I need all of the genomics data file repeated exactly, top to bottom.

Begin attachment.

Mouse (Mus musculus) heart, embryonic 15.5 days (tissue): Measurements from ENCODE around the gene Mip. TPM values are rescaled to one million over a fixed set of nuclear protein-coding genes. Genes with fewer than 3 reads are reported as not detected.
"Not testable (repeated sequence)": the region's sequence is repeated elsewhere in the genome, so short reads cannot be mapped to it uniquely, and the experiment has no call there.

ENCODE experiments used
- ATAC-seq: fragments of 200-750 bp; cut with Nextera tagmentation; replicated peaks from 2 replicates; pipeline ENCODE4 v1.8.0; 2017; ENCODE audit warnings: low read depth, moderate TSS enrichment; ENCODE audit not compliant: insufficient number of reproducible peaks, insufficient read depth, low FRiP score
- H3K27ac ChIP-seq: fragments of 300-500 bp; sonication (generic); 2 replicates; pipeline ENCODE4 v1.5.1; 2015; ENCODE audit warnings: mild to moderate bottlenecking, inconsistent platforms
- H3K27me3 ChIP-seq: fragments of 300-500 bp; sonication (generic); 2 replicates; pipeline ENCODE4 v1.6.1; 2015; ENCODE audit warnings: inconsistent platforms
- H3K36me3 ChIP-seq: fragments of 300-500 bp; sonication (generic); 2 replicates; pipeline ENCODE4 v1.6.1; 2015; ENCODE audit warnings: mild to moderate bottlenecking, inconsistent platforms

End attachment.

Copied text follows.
Mouse (Mus musculus) heart, embryonic 15.5 days (tissue): Measurements from ENCODE around the gene Mip. TPM values are rescaled to one million over a fixed set of nuclear protein-coding genes. Genes with fewer than 3 reads are reported as not detected.
"Not testable (repeated sequence)": the region's sequence is repeated elsewhere in the genome, so short reads cannot be mapped to it uniquely, and the experiment has no call there.

ENCODE experiments used
- ATAC-seq: fragments of 200-750 bp; cut with Nextera tagmentation; replicated peaks from 2 replicates; pipeline ENCODE4 v1.8.0; 2017; ENCODE audit warnings: low read depth, moderate TSS enrichment; ENCODE audit not compliant: insufficient number of reproducible peaks, insufficient read depth, low FRiP score
- H3K27ac ChIP-seq: fragments of 300-500 bp; sonication (generic); 2 replicates; pipeline ENCODE4 v1.5.1; 2015; ENCODE audit warnings: mild to moderate bottlenecking, inconsistent platforms
- H3K27me3 ChIP-seq: fragments of 300-500 bp; sonication (generic); 2 replicates; pipeline ENCODE4 v1.6.1; 2015; ENCODE audit warnings: inconsistent platforms
- H3K36me3 ChIP-seq: fragments of 300-500 bp; sonication (generic); 2 replicates; pipeline ENCODE4 v1.6.1; 2015; ENCODE audit warnings: mild to moderate bottlenecking, inconsistent platforms